The only reason I dont buy an eBook reader right now is that in the next 3 months a whole slew of new eReaders are going to being released.  EBooksare the “new” must have technology.   Hell with the Apple iPhone, iTouch you NEED an eBook reader.      Amazon,  Barnes & Noble, Sony,  Freescale, PaperLogic and a host of others are all getting on the etrain and bringing out new and innovative ereaders.   The choices right now are slim and most lack even basic Internet capabilities.   The cost range will be about $150-$400.  A few standouts (Paper Logic) will be about $550 or so due to ‘advanced’ features.  

I am looking for something that will be close in size to a standard approach plate, has WiFi and can interact with the web (so I can do flight planing).  Has to have an SD card slot and support standard .pdf files.    By January 2010, all the first generation choices (black and white) will have been released to market place and a decision can be made.    I’ll have a new toy and the bird will lose a few pounds.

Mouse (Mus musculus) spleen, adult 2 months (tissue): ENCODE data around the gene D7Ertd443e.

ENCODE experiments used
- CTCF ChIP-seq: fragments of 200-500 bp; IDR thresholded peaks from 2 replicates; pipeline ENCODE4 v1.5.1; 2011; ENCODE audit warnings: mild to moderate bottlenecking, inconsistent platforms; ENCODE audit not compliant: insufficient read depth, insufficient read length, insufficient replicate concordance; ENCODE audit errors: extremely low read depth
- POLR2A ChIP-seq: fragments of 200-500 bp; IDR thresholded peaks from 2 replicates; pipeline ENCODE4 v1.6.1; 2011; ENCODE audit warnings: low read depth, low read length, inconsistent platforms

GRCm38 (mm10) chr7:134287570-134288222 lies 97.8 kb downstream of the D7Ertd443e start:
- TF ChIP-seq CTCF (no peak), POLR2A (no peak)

Here are nine new ereader which will be coming out shortely.

I predict in a few years, ebook readers will morf into a ebook ereader netbook with full Internet capabilities using a color touch screen.  The main difference between an ebook and a computer will be the inability to load programs to create content independent of the web.   The ebook will be able to open and read any format document (with appropriate plug-ins), annotate documents (pdf markup touch screen), display static color pictures (since the electronic ink does not easily change states) and finally get on line (WiFi) and interact with on line programs.  This will reduce the processing power needed on netbook ereader since all the processing and storage will be done on the web (Cloud Computing).     Technology is changing once again to something new and exciting!